Create a directory to extract .NET to, for example %USERPROFILE%dotnet. Then, extract the downloaded zip file into that directory.

By default, .NET CLI commands and apps won't use .NET installed in this way and you must explicitly choose to use it. To do so, change the environment variables with which an application is started:

This approach lets you install multiple versions into separate locations, then explicitly choose which install location an application should use by running the application with environment variables pointing at that location.

When DOTNET_MULTILEVEL_LOOKUP is set to 0, .NET ignores any globally installed .NET version. Remove that environment setting to let .NET consider the default global install location when selecting the best framework for running the application. The default is typically C:Program Filesdotnet, which is where the installers install .NET.

Docker

Containers provide a lightweight way to isolate your application from the rest of the host system. Containers on the same machine share just the kernel and use resources given to your application.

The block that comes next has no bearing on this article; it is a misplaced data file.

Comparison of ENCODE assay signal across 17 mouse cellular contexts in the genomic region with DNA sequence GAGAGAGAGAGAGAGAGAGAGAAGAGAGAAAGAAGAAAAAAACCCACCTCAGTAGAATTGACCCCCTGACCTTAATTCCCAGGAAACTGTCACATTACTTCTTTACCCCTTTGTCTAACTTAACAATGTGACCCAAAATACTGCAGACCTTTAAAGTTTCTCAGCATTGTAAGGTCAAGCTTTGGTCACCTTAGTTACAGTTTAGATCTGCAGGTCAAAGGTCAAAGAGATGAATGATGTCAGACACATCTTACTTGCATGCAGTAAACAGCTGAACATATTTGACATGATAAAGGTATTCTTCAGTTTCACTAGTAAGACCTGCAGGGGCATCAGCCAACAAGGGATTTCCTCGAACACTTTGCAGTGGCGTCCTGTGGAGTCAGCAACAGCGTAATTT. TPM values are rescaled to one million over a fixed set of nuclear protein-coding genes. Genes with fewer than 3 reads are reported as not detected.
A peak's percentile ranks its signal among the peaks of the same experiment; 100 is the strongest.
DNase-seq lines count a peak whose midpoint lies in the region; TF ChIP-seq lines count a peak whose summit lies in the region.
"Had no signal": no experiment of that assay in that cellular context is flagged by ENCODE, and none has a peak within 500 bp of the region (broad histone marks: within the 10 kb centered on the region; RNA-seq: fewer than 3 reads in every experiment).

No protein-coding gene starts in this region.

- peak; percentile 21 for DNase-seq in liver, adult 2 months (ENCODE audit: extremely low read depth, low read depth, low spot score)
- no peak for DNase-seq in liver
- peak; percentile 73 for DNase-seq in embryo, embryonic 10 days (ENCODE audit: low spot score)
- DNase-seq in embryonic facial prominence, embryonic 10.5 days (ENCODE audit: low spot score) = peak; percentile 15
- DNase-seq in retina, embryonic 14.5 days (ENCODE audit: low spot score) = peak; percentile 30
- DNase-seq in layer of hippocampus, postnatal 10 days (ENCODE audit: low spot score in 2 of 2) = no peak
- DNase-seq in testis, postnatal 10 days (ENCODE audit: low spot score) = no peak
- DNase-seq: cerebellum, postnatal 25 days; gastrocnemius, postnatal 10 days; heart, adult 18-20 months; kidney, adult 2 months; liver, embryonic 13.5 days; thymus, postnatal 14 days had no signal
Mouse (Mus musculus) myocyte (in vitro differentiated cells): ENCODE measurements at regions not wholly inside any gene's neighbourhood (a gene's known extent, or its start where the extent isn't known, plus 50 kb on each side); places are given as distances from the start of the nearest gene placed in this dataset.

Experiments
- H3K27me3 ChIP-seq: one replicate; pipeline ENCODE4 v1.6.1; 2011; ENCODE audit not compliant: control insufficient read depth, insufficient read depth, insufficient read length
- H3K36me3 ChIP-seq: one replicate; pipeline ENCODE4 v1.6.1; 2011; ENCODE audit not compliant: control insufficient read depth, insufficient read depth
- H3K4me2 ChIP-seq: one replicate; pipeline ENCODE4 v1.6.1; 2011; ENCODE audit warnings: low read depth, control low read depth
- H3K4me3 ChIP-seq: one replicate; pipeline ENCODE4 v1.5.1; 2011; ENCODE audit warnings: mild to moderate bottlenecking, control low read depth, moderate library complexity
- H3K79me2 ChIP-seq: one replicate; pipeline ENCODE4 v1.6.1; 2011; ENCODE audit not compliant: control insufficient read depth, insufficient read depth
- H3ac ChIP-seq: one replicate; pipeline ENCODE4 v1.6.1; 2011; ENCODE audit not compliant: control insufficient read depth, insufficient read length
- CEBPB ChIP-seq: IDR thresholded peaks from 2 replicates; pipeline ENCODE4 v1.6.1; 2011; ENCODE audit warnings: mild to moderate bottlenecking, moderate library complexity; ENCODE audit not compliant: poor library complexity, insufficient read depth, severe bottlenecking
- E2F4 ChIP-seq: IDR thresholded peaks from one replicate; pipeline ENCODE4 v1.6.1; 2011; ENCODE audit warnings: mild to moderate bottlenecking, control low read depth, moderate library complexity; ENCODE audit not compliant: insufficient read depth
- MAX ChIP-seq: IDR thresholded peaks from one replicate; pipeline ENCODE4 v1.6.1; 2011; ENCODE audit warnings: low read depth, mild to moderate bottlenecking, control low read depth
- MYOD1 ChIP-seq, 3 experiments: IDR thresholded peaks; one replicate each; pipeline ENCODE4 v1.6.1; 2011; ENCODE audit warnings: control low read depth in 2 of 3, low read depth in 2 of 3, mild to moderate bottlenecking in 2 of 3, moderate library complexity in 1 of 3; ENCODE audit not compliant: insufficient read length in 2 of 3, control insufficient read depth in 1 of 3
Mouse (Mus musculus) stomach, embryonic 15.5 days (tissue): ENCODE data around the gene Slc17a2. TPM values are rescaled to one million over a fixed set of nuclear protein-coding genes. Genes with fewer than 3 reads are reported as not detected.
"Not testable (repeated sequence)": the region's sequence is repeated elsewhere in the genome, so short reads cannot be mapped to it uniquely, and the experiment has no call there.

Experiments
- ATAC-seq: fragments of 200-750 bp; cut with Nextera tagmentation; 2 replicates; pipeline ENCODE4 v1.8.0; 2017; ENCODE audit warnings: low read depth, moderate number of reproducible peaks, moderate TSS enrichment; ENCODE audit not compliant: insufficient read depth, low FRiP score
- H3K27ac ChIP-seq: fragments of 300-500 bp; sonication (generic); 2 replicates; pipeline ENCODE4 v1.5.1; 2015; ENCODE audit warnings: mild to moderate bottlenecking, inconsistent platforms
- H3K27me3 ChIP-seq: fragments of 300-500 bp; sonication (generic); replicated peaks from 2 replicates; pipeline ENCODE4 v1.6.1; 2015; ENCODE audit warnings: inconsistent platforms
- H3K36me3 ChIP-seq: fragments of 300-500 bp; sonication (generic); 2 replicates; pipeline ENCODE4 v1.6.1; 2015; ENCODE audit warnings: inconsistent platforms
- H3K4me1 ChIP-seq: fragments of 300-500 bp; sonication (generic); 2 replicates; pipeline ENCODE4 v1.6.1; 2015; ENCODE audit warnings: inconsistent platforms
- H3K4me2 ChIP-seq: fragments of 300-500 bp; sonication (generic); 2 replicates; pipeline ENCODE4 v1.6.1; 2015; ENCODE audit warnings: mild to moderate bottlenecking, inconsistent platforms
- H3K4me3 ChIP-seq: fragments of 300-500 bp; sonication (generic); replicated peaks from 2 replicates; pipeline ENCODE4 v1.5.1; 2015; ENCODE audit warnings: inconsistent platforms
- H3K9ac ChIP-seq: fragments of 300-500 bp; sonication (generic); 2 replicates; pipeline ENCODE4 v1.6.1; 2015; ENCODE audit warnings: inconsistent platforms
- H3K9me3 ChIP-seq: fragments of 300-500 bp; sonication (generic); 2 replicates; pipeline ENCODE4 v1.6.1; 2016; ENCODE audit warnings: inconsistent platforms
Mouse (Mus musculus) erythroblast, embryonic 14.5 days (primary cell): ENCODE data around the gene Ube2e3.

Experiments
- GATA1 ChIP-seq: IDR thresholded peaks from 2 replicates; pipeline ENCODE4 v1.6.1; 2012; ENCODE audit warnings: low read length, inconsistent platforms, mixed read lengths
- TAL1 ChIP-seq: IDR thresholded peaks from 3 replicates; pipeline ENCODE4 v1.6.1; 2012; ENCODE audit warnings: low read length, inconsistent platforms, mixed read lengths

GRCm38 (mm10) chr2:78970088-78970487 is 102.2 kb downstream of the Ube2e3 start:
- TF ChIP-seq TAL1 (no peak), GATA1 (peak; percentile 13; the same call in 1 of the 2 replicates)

.NET can run in a Docker container. Official .NET Docker images are published to the Microsoft Container Registry (MCR) and are discoverable at the Microsoft .NET Docker Hub repository. Each repository contains images for different combinations of the .NET (SDK or Runtime) and OS that you can use.

Microsoft provides images that are tailored for specific scenarios. For example, the ASP.NET Core repository provides images that are built for running ASP.NET Core apps in production.

For more information about using .NET in a Docker container, see Introduction to .NET and Docker and Samples.

Next steps

Windows Server 2019 Install Docker

  • How to check if .NET is already installed.
  • Tutorial: Hello World tutorial.
  • Tutorial: Create a new app with Visual Studio Code.
  • Tutorial: Containerize a .NET Core app.

Windows Server 2019 is the next long-term support release of Windows Server, and it's available now! It comes with some very useful improvements to running Docker Windows containers - which Docker Captain Stefan Scherer has already summarized in his blog post What's new for Docker on Windows Server 2019.

UPDATE: the second edition of my book Docker on Windows is out now. It focuses entirely on Windows Server 2019

You need Windows Server to run 'pure' Docker containers, where the container process runs directly on the host OS. You can use the same Docker images, the same Dockerfiles and the same docker commands on Windows 10, but there's an additional virtualization overhead, so it's good to use a Windows Server VM for test environments.